def x = 1.23 def result = "" switch ( x ) { case "foo": result = "found foo" break case "bar": result += "bar" break case [4, 5, 6, 'inList']: result = "list" break case 12..30: result = "range" break case Number: result = "number" break case ~/fo*/: result = "foo regex" break case { it < 0 }: // or { x < 0 } result = "negative" break default: result = "default" } println(result)

The example above will print number.

9.3. Loops: while

Groovy supports the usual while loops like Java does:

def x = 0 def y = 5 while ( y-- > 0 ) { x++ }

9.4. Loops: for

Groovy embraces this simplicity and strongly encourages for loops following this structure:

for (variable in iterable) { body }

The for loop iterates over iterable. Frequently used iterables are ranges, collections, maps, arrays, iterators, and enumerations. In fact, any object can be an iterable.

Braces around the body are optional if it consists of only one statement. Below are examples of iterating over a range, list, array, map, and strings:

def x = 0 for ( i in 0..9 ) { x += i } x = 0 for ( i in [0, 1, 2, 3, 4] ) { x += i } def array = (0..4).toArray() x = 0 for ( i in array ) { x += i } def map = ['abc':1, 'def':2, 'xyz':3] x = 0 for ( e in map ) { x += e.value } x = 0 for ( v in map.values() ) { x += v } def text = "abc" def list = [] for (c in text) { list.add(c) }

Object iteration makes the Groovy for-loop a sophisticated control structure. It’s a valid counterpart to using methods that iterate over an object with closures, such as using Collection’s each method.

The main difference is that the body of a for loop isn’t a closure, this means this body is a block:

for (x in 0..9) { println x }

whereas this body is a closure:

(0..9).each { println it }

Even though they look similar, they’re very different in construction.

A closure is an object of its own and has different features. It can be constructed in a different place and passed to the each method. However, the body of the for-loop is directly generated as bytecode at its point of appearance. No special scoping rules apply.

10. Exception Handling

The big difference is that checked exceptions handling is not enforced.

To handle general exceptions, we can place the potentially exception-causing code in a try/catch block:

try { someActionThatWillThrowAnException() } catch (e) // log the error message, and/or handle in some way }

By not declaring the type of exception we catch, any exception will be caught here.

11. Closures

Simply put, a closure is an anonymous block of executable code which can be passed to variables and has access to data in the context where it was defined.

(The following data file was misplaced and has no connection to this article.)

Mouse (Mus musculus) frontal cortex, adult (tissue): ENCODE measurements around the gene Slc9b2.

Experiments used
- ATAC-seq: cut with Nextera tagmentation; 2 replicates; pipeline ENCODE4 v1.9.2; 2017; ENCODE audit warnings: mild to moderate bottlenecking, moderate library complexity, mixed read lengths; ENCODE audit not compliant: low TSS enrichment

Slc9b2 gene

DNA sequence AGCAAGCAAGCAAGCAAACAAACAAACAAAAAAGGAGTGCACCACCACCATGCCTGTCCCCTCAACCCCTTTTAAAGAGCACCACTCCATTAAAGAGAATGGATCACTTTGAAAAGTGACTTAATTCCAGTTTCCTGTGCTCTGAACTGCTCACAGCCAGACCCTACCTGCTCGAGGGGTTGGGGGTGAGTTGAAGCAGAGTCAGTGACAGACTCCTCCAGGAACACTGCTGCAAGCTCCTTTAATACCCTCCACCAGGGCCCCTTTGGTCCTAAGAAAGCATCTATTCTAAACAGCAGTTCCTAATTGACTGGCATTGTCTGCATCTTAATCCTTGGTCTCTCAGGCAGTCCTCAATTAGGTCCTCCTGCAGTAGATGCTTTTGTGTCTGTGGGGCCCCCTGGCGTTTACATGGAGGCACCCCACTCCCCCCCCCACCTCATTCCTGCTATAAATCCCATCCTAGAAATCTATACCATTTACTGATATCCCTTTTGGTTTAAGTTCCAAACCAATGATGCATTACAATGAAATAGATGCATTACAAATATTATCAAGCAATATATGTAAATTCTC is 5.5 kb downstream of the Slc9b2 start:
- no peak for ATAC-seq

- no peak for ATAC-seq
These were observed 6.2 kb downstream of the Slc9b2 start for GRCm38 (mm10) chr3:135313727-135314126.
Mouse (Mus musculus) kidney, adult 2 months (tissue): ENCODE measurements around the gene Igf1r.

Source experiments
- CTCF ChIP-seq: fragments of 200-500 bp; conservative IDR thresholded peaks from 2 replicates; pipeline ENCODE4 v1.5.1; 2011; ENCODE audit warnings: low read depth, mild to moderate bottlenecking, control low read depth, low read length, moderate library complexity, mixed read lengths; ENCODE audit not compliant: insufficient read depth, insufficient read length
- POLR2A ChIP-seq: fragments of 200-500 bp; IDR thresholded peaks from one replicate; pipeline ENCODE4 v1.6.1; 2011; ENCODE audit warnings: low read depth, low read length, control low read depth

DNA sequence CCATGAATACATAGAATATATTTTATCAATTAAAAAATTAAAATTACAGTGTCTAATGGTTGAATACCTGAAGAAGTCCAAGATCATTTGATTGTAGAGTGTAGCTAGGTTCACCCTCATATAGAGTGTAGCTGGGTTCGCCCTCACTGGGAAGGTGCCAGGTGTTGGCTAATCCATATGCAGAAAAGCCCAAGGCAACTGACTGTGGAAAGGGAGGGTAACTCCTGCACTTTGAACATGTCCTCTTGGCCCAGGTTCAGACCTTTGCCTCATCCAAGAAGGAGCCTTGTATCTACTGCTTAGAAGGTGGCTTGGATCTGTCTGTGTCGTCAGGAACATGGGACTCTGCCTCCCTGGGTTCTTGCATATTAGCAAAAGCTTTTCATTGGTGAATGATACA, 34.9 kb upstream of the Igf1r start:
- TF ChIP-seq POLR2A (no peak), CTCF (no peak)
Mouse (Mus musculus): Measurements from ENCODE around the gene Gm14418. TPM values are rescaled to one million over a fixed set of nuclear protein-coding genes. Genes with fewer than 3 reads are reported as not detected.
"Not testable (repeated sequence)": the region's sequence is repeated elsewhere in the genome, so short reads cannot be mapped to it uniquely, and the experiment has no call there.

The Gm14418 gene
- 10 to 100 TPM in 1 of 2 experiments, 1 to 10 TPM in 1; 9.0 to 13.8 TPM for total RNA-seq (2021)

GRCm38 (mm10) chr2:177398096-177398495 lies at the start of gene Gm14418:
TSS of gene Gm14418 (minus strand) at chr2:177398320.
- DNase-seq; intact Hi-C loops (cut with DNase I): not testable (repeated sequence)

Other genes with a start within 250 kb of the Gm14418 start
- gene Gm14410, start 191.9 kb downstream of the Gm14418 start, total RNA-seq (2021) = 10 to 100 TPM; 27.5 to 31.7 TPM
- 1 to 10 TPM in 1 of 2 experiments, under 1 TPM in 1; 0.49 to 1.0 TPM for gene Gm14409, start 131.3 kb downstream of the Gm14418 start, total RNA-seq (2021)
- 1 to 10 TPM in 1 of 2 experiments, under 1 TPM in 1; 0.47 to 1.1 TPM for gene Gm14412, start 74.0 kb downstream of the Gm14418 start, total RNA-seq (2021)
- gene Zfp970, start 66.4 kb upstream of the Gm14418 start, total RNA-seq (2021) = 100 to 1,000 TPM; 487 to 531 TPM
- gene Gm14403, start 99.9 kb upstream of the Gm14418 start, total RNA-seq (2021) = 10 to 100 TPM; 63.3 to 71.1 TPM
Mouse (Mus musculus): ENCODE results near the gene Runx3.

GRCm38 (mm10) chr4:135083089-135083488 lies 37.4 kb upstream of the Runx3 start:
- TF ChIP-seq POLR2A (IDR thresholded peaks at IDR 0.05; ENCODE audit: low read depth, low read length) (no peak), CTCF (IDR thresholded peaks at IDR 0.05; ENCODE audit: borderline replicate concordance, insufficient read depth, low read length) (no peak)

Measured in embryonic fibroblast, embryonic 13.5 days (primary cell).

They’re also similar to anonymous inner classes, although they don’t implement an interface or extend a base class. They are similar to lambdas in Java.

Interestingly, Groovy can take full advantage of the JDK additions that have been introduced to support lambdas, especially the streaming API. We can always use closures where lambda expressions are expected.

Let's consider the example below:

def helloWorld = { println "Hello World" }

The variable helloWorld now holds a reference to the closure, and we can execute it by calling its call method:

helloWorld.call()

Groovy lets us use a more natural method call syntax – it invokes the call method for us:

helloWorld()

11.1. Parameters

Like methods, closures can have parameters. There are three variants.

In the latter example, because there’s nothing declpersistence_startared, there is only one parameter with the default name it. The modified closure that prints what it is sent would be:

def printTheParam = { println it }

We could call it like this:

printTheParam('hello') printTheParam 'hello'

We can also expect parameters in closures and pass them when calling:

def power = { int x, int y -> return Math.pow(x, y) } println power(2, 3)

The type definition of parameters is the same as variables. If we define a type, we can only use this type, but can also it and pass in anything we want:

def say = { what -> println what } say "Hello World"

11.2. Optional Return

The last statement of a closure may be implicitly returned without the need to write a return statement. This can be used to reduce the boilerplate code to a minimum. Thus a closure that calculates the square of a number can be shortened as follows:

def square = { it * it } println square(4)

This closure makes usage of the implicit parameter it and the optional return statement.

12. Kesimpulan

Artikel ini memberikan pengenalan singkat tentang bahasa Groovy dan fitur utamanya. Kami mulai dengan memperkenalkan konsep sederhana seperti sintaks dasar, pernyataan bersyarat, dan operator. Kami juga mendemonstrasikan beberapa fitur yang lebih canggih seperti operator dan closure.

Jika Anda ingin mencari informasi lebih lanjut tentang bahasa dan semantiknya, Anda dapat pergi langsung ke situs resminya.